Published on Sustainable Cities

Integrating gender and social inclusion in nature-based solutions: a way forward

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Women at work at a sandy soil coastal forest planting site in Vietnam. Women at work at a sandy soil coastal forest planting site in Vietnam.

Vietnam, with its vast coastline extending over 3,000 kilometres, is not only home to prosperous fisheries and socio-economic activities but also bears the brunt of rising sea levels, flooding, and storms. Women and vulnerable groups are especially susceptible to the negative impacts of disasters and face a continuing income gap. To address both challenges, the World Bank is working with the Vietnamese government to implement a project to enhance coastal resilience through nature-based solutions (NBS). As a result, the country is becoming more resilient through activities like mangrove planting and ecotourism, while women are prioritized for these and other income generating activities.

NBS aim to protect, restore, and manage natural ecosystems, often in combination with gray infrastructure, with the objective of strengthening climate resilience while providing environmental and socioeconomic benefits. However, if not designed correctly, women, persons with disabilities, low-income households, and other marginalized groups may face barriers to accessing these benefits. Local and indigenous community participation is crucial for successful NBS implementation, especially in contexts of fragility, conflict, and violence. An inclusive disaster risk management approach calls for integrating gender and social inclusion considerations in NBS interventions from the onset. Moreover, these interventions must be customized to local contexts to ensure maximum benefits for all social groups.

The World Bank, with support from the Global Facility for Disaster Reduction and Recovery (GFDRR) has launched a new guidance note that provides entry points for gender and social inclusion in NBS in urban, coastal, and forest and farmland settings. The guidance note includes a range of examples that illustrate opportunities for inclusive design. 

For instance, in urban public spaces, inclusive design features such as lighting and accessibility for persons with disabilities can be critical to ensure NBS benefits reach all groups . Adding features such as seats, accessible toilets, and drinking fountains in the NBS design, financing, and maintenance plans can help overcome social exclusion. Similarly, coastal NBS can be made more inclusive through accessibility measures such as slip-resistant paths and access ramps. NBS in forest and farmland settings can adopt inclusive approaches to integrate marginalized groups into sustainable resource management and livelihood activities.

When it comes to NBS, one size does not fit all. It's crucial to tailor these solutions to the specific needs and challenges of the communities they serve. This also applies to the socioeconomic impacts of NBS, which can be incredibly beneficial for marginalized groups if implemented correctly. But to achieve these benefits, relevant stakeholders must be given a seat at the table from the beginning.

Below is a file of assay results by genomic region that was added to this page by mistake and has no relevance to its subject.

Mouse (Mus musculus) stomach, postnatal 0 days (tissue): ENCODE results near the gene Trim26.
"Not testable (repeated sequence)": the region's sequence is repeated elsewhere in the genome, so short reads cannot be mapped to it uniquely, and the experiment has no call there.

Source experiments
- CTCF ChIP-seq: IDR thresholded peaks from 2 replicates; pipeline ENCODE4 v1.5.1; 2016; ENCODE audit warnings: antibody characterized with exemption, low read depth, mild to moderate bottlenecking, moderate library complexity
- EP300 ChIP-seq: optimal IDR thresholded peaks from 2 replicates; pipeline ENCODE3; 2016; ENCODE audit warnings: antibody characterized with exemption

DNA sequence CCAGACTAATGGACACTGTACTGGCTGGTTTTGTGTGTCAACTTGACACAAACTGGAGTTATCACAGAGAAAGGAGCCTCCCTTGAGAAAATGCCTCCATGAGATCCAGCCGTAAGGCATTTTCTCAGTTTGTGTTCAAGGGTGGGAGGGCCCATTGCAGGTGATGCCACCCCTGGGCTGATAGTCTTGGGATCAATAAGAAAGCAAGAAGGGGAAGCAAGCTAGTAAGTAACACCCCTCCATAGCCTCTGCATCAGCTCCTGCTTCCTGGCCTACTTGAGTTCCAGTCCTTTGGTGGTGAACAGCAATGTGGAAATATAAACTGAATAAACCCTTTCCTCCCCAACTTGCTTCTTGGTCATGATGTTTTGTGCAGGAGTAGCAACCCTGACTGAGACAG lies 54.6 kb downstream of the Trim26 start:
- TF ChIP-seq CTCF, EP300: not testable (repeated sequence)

To construct a truly effective and inclusive NBS that benefits everyone, the following strategies can be employed:

  • Incorporating gender and socially inclusive considerations from the early stages of project planning. For example, the Transforming Landscapes for Resilience and Development Project in Zambia  has successfully integrated gender considerations by increasing women's participation in the planning and implementation processes for various adaptation-related livelihood support activities.  
  • Adapting NBS interventions to local contexts, including tailoring the approach to the specific location, resources, objectives, and fragility situation of a country. For example, the Sao Tome e Principe Transport Sector Development and Coastal Protection Project is addressing local communities’ needs by training groups to use innovative techniques, including NBS, for climate-resilient roads and coastal protection, while promoting women’s employment in the road sector.   
  • Conducting stakeholder consultations to identify locally relevant solutions, ensuring that all vulnerable groups' needs are accommodated, and preventing or reducing any negative impacts of NBS’s interventions. For example, in the Forest Sector Modernization and Coastal Resilience Enhancement Project in Vietnam, women were involved from the early consultation stages to design interventions that would benefit them directly.

To maximize their benefits, it is crucial that NBS programs adopt an inclusive approach that engages and empowers communities, especially those who have traditionally been excluded or marginalized. This approach involves recognizing and respecting local knowledge and practices, promoting equity, and ensuring that the benefits of nature-based solutions are distributed fairly. By doing so, we can not only achieve climate change adaptation and carbon sequestration targets but also create jobs, improve food security, and enhance the well-being of local communities. Inclusive nature-based solutions are not only the right thing to do but more importantly, the smart thing to do!  


The new guidance note “Integrating Gender and Social Inclusion in Nature-Based Solutions” was developed by the Nature-Based Solutions for Climate Resilience (GPNBS) and the Inclusive Disaster Risk Management and Gender Equality Thematic Areas of the Global Facility for Disaster Reduction and Recovery (GFDRR).


Brenden Jongman

Senior Disaster Risk Management Specialist, GFDRR

Mirtha Escobar

Senior Disaster Risk Management Specialist

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